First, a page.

In case you missed it, American has decided to buy an insanely large number of airplanes. With 460 orders and another 10 million options (ok, maybe just 465), this was easily the largest order ever for an airline. Not only did American order a lot of airplanes, but it gave the lion’s share to Airbus, a huge coup for the manufacturer. This is a huge chunk of change, so why is American, the airline with one of the weaker balance sheets around, playing with fire? A few reasons. This might actually be a smart move.
Unfortunately, we don’t know a ton of details about American’s plans just yet. We do know that American will buy 100 more current generation 737s, 100 737s with new, more efficient engines, 130 current generation A320 series airplanes, and 130 A320neo (new engine option) series airplanes. That comes to a total of 460. How will this massive buy fit into the airline’s fleet? That remains to be seen since American hasn’t said which versions of each series it will take. But we do know something.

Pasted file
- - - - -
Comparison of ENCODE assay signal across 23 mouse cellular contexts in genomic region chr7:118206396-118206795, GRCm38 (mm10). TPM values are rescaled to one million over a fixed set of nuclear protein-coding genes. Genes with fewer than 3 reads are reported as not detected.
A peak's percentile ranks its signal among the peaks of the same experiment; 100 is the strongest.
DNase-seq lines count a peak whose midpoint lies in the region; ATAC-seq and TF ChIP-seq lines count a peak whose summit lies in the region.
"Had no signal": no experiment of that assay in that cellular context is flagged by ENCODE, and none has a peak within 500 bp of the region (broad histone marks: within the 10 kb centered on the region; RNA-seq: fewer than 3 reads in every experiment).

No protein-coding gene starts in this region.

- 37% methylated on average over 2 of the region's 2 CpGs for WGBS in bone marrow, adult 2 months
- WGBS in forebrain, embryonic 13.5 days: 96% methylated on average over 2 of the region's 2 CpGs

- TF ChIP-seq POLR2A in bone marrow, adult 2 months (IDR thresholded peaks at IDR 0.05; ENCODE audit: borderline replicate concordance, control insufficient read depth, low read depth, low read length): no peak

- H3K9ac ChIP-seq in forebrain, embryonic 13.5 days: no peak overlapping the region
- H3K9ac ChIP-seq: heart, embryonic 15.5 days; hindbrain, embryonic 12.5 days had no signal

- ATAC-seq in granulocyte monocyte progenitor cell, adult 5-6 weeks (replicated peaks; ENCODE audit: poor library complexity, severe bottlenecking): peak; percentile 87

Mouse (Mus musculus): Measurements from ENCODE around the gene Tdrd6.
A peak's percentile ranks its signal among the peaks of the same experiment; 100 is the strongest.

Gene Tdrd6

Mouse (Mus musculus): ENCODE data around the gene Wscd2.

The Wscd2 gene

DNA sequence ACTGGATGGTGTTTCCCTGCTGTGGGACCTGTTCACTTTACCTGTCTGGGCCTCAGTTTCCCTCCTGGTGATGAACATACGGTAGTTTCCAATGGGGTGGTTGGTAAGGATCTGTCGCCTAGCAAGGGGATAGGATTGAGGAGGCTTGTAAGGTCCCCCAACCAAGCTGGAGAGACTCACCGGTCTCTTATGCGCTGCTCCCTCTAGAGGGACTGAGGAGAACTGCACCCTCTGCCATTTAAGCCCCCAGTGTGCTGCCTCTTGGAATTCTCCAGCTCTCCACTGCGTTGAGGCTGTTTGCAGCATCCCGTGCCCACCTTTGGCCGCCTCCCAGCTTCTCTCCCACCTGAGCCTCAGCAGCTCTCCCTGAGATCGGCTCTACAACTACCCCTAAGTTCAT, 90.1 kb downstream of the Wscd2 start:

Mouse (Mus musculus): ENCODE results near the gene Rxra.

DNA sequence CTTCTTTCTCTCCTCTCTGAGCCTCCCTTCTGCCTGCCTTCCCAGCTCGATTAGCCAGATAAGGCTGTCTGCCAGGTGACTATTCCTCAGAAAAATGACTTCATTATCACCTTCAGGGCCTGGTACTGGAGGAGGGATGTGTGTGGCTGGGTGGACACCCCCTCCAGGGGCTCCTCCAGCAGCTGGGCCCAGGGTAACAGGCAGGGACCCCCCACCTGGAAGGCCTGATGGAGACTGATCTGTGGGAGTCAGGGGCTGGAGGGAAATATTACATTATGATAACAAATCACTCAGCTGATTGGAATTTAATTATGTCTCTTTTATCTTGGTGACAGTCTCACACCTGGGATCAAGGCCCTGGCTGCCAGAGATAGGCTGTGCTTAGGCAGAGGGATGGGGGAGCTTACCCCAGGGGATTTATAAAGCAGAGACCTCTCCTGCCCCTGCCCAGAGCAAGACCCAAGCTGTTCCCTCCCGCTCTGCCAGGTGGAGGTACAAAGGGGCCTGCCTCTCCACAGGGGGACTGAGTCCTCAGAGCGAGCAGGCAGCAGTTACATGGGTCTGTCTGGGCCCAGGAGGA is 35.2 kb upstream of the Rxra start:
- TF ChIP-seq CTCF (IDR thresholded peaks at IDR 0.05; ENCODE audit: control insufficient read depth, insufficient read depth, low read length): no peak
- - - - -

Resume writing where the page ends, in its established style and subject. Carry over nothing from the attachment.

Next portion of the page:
When this order is fully filled, the MD-80, 757, and 767-200 will have disappeared from American’s fleet. The MD-80 retirement is no surprise. American has slowly been replacing those with 737-800s, and this will be the nail in the coffin for the older technology, less fuel efficient “Mad Dog” aircraft. I know a lot of people hate MD-80s, but I do have a special place for them. Soon enough, there won’t be any Douglas airplanes flying. Sad.
But time marches on, and it was a given that this would happen. Today, American has 214 MD-80s left in the fleet with 154 737-800s. There were previously 54 737-800s on order, so really, there were just 160 MD-80s that still needed to be replaced. That will undoubtedly happen with the 737 and A320 current generation airplanes on order in some form.